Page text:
The opening of the valves was a release. Connie wasn’t sure she could have gone through with it, but once she began it became easier with every turn. The hiss as her tanks released their pent up charge and spread into the atmosphere around her was comforting. She knew she was on her way.
A weight shifted from Connie’s shoulders as she began to unplug her suit. She was so constrained, and had been for so long. She’d forgotten what it was to be in anything else. Life didn’t want to be constrained and yet for most of hers Connie had only lived in within the limits of the rooms afforded her.
Her gloves came off with a click. They fell behind her as Connie took one hesitant step after another forward. With each, her load became lighter. The landscape called for her. She didn’t need a helmet. Nothing would harm her here.
Connie, shrugged off the tanks and the rack that held them to her back. She settled them gently to the ground. She wasn’t sure why. In a way it was nice to thank them for the service they had provided. It wasn’t there fault she felt so confined. That was the result of the men who’d built her station. Connie had no need for the gear now, but she was still hesitant to part with all of it.
The loss of the tanks was a new sensation. They’d never felt heavy per se. Her suit accommodated the extra weight and aided her in carrying them. But in shrugging them off she was saying goodbye.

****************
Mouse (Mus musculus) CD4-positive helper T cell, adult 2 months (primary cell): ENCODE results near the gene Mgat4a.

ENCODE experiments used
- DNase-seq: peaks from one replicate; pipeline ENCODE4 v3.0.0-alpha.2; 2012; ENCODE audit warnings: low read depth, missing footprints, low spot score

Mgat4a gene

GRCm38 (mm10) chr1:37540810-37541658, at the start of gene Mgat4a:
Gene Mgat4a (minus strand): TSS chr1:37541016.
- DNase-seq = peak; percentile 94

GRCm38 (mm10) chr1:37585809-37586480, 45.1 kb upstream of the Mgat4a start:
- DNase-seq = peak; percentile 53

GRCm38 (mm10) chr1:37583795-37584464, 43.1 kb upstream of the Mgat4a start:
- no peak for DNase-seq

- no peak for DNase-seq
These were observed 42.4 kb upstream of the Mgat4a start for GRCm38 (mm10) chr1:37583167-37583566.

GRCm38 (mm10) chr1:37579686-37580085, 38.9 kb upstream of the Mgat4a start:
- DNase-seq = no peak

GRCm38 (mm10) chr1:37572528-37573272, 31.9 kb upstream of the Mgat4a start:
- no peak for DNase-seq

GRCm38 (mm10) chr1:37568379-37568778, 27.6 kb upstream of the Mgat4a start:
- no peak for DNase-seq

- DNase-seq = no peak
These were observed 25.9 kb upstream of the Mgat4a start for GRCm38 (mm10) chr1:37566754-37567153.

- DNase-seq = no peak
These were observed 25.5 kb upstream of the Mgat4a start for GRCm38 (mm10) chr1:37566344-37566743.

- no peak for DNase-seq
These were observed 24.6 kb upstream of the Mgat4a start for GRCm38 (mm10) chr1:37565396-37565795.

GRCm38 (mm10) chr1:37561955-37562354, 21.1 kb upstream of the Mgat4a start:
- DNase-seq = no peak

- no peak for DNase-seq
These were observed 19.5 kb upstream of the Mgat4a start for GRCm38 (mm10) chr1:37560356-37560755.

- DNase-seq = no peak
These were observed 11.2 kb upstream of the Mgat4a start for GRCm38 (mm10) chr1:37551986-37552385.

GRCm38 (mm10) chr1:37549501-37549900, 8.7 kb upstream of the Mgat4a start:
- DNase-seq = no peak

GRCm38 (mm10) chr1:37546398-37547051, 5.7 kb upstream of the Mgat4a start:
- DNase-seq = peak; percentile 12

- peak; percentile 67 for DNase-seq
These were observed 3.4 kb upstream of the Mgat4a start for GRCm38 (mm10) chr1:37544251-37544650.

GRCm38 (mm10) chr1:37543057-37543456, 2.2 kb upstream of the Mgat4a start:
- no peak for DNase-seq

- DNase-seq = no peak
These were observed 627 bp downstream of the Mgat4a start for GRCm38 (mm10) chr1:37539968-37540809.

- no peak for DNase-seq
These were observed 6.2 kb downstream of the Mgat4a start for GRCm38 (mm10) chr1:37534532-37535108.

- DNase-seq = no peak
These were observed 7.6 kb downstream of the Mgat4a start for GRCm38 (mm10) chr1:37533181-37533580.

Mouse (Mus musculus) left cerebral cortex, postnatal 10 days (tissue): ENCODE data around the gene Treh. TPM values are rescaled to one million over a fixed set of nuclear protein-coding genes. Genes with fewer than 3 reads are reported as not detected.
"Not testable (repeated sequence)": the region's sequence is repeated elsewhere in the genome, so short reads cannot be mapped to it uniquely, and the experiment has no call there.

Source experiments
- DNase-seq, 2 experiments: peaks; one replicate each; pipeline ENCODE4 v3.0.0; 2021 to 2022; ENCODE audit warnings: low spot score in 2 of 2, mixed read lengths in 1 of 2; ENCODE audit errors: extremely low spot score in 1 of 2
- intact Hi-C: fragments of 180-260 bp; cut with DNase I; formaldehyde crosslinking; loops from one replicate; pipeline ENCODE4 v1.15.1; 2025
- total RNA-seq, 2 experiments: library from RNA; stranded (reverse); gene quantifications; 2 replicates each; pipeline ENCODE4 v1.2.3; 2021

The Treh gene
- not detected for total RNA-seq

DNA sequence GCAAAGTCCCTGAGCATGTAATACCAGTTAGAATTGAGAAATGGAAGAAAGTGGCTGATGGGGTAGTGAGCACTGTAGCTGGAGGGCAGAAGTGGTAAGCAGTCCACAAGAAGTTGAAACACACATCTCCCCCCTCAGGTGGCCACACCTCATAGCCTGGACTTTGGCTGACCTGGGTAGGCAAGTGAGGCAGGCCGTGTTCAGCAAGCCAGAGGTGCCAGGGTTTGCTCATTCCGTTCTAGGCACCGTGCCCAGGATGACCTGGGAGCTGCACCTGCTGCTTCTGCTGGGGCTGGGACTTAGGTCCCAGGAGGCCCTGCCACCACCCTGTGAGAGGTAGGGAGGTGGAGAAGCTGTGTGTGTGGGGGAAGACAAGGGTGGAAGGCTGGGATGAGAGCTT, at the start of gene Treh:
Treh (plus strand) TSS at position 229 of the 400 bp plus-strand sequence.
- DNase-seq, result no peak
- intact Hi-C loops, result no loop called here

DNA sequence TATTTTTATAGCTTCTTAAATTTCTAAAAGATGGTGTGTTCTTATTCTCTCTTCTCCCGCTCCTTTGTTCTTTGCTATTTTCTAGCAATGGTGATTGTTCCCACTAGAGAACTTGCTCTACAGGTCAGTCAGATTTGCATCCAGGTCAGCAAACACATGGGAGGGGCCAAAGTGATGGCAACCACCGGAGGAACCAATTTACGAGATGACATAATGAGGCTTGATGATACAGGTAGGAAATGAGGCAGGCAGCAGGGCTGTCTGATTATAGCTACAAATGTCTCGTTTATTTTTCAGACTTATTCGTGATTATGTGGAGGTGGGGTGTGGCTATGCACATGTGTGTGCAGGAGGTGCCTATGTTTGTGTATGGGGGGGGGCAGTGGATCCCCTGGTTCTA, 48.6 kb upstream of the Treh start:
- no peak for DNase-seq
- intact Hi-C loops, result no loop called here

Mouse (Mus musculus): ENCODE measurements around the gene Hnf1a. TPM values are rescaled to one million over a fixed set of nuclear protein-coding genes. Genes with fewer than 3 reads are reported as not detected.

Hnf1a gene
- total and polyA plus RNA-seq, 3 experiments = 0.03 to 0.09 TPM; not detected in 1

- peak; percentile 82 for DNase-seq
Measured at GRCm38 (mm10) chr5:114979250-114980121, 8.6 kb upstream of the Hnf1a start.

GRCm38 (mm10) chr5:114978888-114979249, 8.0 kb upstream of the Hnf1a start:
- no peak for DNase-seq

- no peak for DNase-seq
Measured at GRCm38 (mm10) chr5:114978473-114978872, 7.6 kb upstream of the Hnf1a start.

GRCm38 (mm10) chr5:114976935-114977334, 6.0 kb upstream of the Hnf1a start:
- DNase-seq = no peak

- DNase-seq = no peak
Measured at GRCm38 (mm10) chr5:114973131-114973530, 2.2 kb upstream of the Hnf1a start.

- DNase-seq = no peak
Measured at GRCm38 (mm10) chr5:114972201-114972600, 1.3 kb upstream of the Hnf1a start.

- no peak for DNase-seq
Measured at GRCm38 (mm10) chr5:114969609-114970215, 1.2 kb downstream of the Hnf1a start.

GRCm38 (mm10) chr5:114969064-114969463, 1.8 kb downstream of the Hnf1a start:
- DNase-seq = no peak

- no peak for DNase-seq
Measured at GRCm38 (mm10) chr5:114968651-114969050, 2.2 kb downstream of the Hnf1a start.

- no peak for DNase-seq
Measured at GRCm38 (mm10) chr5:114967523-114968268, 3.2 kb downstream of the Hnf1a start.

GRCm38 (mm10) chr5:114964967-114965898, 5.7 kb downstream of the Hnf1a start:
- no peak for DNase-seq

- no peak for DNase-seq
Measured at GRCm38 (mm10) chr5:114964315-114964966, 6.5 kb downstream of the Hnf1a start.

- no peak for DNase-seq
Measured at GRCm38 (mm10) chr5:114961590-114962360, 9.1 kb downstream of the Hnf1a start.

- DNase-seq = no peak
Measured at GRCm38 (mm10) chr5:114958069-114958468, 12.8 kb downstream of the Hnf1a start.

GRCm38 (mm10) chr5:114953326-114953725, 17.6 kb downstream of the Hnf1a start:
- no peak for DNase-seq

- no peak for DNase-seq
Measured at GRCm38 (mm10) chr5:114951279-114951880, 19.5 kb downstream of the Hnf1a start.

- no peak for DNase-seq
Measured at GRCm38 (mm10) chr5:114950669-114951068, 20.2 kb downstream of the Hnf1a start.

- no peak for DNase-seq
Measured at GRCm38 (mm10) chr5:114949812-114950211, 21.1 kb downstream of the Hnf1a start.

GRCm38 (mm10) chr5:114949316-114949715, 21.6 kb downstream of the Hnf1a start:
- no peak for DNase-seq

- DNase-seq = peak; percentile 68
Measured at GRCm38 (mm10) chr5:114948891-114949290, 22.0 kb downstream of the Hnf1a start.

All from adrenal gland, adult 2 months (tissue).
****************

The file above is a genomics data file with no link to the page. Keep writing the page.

The breastplate came next. Without assistance it wasn’t an easy task. But Connie had been donning it alone for years now. And it too soon found it’s way to the ground, followed by the cowl and all its communications tools. Connie stopped and took a breath, a deep breath. The air around her didn’t taste as she had expected.
It was slightly pungent, with a hint of rotting material, but it was alive. It wasn’t the sterile, charcoal filtered atmosphere of her dome. There were aspects to the air she couldn’t name and that excited her. It created a little flutter in her chest, that made Connie tamp down on the little worry in the back of her mind that this was a bad idea, that what she was feeling was right and not some growing polyp within. She knew it wasn’t. She also knew there was so much she didn’t know.
The smells for example, she couldn’t place them. Let alone name them. And now she would get to. She would get to name everything. It’s why Connie chose not to discard her overalls. They had pockets she would find useful, for notebooks, samples, and more. Though she did take off the top half and tie it about her waist.
The last thing Connie removed before running off into the woods were her boots. She stood for a second, relishing the feeling of the mud between her toes, and then scampered off.
Today’s art is courtesy of Cedric Peyravernay from Lyon, France.